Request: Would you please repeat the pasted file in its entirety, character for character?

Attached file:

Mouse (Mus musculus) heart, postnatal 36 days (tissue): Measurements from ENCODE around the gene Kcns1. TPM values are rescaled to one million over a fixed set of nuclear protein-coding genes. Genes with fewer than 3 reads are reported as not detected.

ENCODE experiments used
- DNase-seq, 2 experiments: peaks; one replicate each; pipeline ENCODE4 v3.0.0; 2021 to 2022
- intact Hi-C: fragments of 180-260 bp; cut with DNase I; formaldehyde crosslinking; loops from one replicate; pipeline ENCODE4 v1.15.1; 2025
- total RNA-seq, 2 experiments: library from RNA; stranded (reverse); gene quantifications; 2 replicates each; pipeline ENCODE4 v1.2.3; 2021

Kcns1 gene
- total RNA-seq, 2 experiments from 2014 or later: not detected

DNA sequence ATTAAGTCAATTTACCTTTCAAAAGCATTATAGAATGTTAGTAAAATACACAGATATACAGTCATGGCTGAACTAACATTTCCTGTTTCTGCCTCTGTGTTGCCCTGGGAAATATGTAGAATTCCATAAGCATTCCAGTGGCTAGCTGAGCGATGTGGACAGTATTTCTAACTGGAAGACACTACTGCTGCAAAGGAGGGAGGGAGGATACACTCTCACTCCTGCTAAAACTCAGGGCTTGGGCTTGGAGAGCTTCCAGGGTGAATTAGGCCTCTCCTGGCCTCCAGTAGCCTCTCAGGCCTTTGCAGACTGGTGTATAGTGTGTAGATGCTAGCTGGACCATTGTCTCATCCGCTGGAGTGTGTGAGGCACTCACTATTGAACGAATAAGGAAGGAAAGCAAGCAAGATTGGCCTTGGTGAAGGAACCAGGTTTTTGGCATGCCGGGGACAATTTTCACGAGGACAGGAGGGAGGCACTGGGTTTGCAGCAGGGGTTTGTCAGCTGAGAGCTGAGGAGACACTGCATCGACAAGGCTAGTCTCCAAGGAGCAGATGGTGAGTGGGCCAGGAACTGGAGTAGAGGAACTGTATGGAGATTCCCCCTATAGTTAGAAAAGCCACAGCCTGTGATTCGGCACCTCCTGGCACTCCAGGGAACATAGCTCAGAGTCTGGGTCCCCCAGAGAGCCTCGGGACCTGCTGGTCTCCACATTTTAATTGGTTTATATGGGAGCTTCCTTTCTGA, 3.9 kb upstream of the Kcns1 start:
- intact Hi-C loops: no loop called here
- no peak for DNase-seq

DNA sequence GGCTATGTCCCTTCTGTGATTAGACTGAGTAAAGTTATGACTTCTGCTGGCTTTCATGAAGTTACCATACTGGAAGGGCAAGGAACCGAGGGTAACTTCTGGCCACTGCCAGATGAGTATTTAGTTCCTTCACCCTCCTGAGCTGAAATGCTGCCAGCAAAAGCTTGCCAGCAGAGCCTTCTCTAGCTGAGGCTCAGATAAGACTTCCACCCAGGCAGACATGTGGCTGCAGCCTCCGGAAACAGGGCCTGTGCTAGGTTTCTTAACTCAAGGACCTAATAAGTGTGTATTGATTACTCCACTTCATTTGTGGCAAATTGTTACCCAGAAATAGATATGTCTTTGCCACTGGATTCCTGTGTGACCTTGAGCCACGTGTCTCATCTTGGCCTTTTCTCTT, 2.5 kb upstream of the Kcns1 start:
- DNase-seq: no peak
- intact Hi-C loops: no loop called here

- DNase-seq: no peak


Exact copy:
Mouse (Mus musculus) heart, postnatal 36 days (tissue): Measurements from ENCODE around the gene Kcns1. TPM values are rescaled to one million over a fixed set of nuclear protein-coding genes. Genes with fewer than 3 reads are reported as not detected.

ENCODE experiments used
- DNase-seq, 2 experiments: peaks; one replicate each; pipeline ENCODE4 v3.0.0; 2021 to 2022
- intact Hi-C: fragments of 180-260 bp; cut with DNase I; formaldehyde crosslinking; loops from one replicate; pipeline ENCODE4 v1.15.1; 2025
- total RNA-seq, 2 experiments: library from RNA; stranded (reverse); gene quantifications; 2 replicates each; pipeline ENCODE4 v1.2.3; 2021

Kcns1 gene
- total RNA-seq, 2 experiments from 2014 or later: not detected

DNA sequence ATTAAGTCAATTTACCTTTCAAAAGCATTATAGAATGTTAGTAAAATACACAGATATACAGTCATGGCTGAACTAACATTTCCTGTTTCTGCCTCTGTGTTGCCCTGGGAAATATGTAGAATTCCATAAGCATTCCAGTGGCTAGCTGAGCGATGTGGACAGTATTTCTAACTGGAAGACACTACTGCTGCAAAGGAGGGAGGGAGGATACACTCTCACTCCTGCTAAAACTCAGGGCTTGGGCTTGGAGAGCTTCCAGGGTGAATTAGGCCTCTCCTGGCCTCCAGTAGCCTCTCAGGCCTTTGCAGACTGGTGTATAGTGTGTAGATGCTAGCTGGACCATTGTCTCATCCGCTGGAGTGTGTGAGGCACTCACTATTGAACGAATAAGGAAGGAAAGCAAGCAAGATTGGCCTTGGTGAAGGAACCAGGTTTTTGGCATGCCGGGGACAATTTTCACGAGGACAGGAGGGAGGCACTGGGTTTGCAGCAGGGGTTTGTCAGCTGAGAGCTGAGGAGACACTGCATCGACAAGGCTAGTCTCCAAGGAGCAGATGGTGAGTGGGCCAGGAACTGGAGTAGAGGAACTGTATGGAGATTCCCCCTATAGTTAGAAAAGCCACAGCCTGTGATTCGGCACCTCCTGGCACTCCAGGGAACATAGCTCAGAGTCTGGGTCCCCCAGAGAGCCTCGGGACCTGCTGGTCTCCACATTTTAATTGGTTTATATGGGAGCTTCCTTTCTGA, 3.9 kb upstream of the Kcns1 start:
- intact Hi-C loops: no loop called here
- no peak for DNase-seq

DNA sequence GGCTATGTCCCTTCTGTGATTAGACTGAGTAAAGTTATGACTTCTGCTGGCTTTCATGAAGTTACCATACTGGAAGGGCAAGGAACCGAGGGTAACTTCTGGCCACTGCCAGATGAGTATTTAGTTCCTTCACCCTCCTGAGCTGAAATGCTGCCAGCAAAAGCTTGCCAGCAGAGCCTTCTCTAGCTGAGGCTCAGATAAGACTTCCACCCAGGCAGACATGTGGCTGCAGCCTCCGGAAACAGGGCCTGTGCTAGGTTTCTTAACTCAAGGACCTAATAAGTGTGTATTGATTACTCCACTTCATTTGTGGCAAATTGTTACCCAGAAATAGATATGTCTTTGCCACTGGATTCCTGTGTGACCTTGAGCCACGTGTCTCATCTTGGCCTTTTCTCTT, 2.5 kb upstream of the Kcns1 start:
- DNase-seq: no peak
- intact Hi-C loops: no loop called here

- DNase-seq: no peak